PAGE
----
To continue our Blog on common childhood illnesses seen in school-aged children, we will turn to what I call the “Big 3″ – Strep Throat, Gastroenteritis (known by many as the “stomach flu),” and the Common Cold vs Influenza. Again, hope you’re not squeamish, gotta have the visuals!

4. Strep Throat images

Strep throat, cause by the bacteria Group A beta-hemolytic Streptococci (GABHS), is most common in children between the ages of 5-15 years. Symptoms usually begin suddenly and may be mild or severe, including intense sore throat, fever, nausea, swollen tonsils and difficulty swallowing and may even cause a rash. In general, strep throat is different than sore throat due to a virus (cold viruses, or even the mono virus, can give the child a pretty severe sore throat) in that kids with cold viruses will usually have runny nose, cough, watery eyes with or without fever.

If you think your kid might have strep throat- go see your child’s doctor or health care provider ! It is important to diagnose and treat strep throat, as it might have serious potential complications if not fully treated, including rheumatic fever and kidney failure. And as much as I believe in natural remedies and immune boosting home therapies, this is NOT one to mess with!

Take your child to the doctor to have a strep test…the rapid test will have results in a few minutes but has some false negatives (especially in younger children). The throat culture should be done if a negative rapid strep is obtained with a strong suspicion but can take up to 3 days for results. The treatment for strep is a course of antibiotics and home care, and return to school only once the child has been on antibiotics for a minimum of 24 hours. You also want to let your school nurse know as it is fairly contagious.

5. Gastroenteritis th

Better known as “the stomach flu,” even though it is NOT related to influenza virus, gastroenteritis is defined as an inflammation of the stomach and intestines, typically resulting from bacterial toxins or viral infection and causing vomiting and diarrhea. Gastro (as we refer to it) is VERY common in children, and responsible for 200,000 hospitalizations in the US alone. The vaccine against rotavirus was designed to prevent one of the most common childhood gastroenteritis, and has saved thousands of lives worldwide.

Most often, the child will need to stay home, drink plenty of clear liquids, even if small amounts at a time, and eat a mild diet when tolerated. If your child cannot tolerate fluids, or if there is blood in the diarrhea and high fever, call your doctor right away. He or she might test the stool for bacteria or prescribe zofran, or ondansetron, a dissolvable pill approved for children and teens and works miracles if your child is at risk for dehydration! At least it has for our family!

Signs of dehydration include dry and sunken eyes, dry mouth, poor, dry, skin tone, and low urine output. Younger children are at high risk for significant dehydration an once dehydration sets in, there will be no going back orally, so get them checked out if they seem dehydrated! Your child can return to school when he/she can maintain a near normal diet, is not vomiting and has no fever. Hand washing is KEY in prevention of gastroenteritis. Probiotics for your child with diarrhea might help.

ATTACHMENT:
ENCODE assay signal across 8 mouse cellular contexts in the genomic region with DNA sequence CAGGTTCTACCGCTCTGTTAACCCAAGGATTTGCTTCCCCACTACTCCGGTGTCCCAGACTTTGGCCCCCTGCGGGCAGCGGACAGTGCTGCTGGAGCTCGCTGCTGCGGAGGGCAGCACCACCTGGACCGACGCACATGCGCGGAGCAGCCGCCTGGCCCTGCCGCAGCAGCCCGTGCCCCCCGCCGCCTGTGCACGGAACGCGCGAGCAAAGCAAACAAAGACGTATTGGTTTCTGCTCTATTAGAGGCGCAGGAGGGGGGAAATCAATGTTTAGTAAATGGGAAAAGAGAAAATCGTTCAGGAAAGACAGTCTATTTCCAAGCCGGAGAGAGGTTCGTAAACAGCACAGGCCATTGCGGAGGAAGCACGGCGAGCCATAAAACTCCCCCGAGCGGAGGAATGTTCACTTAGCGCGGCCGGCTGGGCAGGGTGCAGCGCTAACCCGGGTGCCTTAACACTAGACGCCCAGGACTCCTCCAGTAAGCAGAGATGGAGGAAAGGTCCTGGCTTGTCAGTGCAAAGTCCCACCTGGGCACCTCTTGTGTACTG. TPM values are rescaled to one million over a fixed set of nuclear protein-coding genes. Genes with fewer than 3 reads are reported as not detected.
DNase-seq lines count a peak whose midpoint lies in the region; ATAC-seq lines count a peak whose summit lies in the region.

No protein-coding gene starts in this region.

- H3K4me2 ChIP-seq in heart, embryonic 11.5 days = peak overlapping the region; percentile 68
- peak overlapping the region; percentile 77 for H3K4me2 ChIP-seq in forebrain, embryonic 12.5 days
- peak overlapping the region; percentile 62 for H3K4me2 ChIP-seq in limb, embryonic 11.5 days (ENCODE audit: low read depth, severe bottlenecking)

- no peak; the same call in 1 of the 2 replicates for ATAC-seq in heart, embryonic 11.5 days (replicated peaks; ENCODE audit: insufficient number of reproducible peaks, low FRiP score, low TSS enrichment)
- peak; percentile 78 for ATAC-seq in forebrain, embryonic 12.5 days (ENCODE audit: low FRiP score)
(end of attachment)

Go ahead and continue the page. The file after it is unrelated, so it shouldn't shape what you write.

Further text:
6. Influenza vs The Common Cold  

Your child wakes up in the morning sneezing, coughing, achy and feverish…is it a cold or the flu?

The common cold usually begins with a sore throat that disappears in a day or two. Runny nose, congestion and cough follow on days 4-5. Cold symptoms usually last for about a week, and kids are mostly contagious while they are spiking fevers or for the first 3 days of symptoms. If your child has a new fever after the first week, it’s time to see the doctor!

Influenza, or “the flu,” is usually more severe and comes on quickly. Symptoms include sore throat, fever (usually higher than with the common cold, especially in younger children), headache, muscle aches and soreness, congestion, and cough. While in most cases symptoms will improve in 2-5 days, it’s not uncommon for your child to feel run down for a week to 10 days.

When to call the doctor: persistent fever, painful swallowing (could be strep throat), persistent coughing (over 2-3 weeks), fast, labored, breathing, persistent vomiting, lethargy, or not tolerating fluids with poor urine output.

Prevention: WASH HANDS FREQUENTLY DURING FLU SEASON! (Typically peaks December-March, but there have been a few cases reported  already this year!). Wash hands with warm water and soap for at least 20 seconds. There’s also the flu vaccine (recommended by the American Academy of Pediatrics for children over the age of 6 months) and you can find information in the “flu vaccine finder” on www.flu.gov

Treatment- While antiviral medication is usually reserved for hospitalized patients, the very young, or those with complications from influenza, most will need rest, lots of fluids and medications for symptom relief…and don’t forget about natural remedies! Green tea, steam and saltwater nose irrigation will ease symptoms. There are also many foods that have been shown to help boost immune systems and help fight the flu, including ginseng root, cayenne pepper, turmeric, ginger, berries, raw honey, and garlic among others…always great to use food as medicine!

Good luck this winter! Stay healthy everyone!

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